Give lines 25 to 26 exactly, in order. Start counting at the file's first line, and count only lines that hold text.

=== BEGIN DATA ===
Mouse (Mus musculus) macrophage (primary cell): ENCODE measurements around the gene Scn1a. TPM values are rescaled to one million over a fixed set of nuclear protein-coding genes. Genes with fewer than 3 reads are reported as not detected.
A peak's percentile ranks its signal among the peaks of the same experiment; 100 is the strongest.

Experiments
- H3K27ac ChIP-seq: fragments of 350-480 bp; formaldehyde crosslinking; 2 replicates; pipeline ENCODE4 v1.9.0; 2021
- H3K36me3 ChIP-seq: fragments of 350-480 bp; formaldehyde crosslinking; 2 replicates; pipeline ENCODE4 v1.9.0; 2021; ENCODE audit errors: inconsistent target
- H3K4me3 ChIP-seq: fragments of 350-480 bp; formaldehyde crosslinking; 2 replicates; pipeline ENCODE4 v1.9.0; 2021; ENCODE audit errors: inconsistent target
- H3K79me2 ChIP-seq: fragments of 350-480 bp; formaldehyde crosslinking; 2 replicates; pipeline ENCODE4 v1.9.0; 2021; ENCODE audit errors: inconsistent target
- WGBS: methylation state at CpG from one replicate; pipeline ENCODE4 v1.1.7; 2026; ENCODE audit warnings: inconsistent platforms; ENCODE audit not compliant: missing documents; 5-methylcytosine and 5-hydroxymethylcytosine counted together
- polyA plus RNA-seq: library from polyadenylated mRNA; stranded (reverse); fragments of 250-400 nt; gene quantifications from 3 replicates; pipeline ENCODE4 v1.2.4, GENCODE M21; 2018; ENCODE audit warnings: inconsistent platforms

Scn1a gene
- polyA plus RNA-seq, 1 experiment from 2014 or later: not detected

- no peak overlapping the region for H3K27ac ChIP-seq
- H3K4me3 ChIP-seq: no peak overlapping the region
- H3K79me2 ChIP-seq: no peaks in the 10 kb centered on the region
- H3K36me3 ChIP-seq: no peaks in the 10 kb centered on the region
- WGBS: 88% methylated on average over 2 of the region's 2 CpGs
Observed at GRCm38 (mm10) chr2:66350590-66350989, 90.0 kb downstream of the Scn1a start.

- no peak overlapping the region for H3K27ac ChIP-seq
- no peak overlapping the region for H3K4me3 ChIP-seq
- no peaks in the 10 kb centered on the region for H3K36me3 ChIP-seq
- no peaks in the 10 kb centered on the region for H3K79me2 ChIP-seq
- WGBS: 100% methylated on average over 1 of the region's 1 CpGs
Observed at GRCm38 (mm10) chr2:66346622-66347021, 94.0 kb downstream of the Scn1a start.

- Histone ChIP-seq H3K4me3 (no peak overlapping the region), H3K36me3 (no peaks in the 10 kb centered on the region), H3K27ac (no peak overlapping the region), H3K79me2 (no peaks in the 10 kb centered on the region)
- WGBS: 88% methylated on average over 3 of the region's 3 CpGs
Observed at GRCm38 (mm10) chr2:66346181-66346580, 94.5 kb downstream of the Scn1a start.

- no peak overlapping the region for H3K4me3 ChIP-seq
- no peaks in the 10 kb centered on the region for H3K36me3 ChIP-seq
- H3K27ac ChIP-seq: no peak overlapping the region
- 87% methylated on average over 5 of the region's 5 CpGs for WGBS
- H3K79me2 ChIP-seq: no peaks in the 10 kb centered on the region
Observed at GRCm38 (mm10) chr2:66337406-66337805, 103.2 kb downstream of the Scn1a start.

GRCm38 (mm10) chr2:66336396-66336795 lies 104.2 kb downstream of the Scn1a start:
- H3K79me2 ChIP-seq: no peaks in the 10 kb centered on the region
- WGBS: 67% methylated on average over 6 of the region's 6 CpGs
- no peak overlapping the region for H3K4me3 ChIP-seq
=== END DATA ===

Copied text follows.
- WGBS: 88% methylated on average over 3 of the region's 3 CpGs
Observed at GRCm38 (mm10) chr2:66346181-66346580, 94.5 kb downstream of the Scn1a start.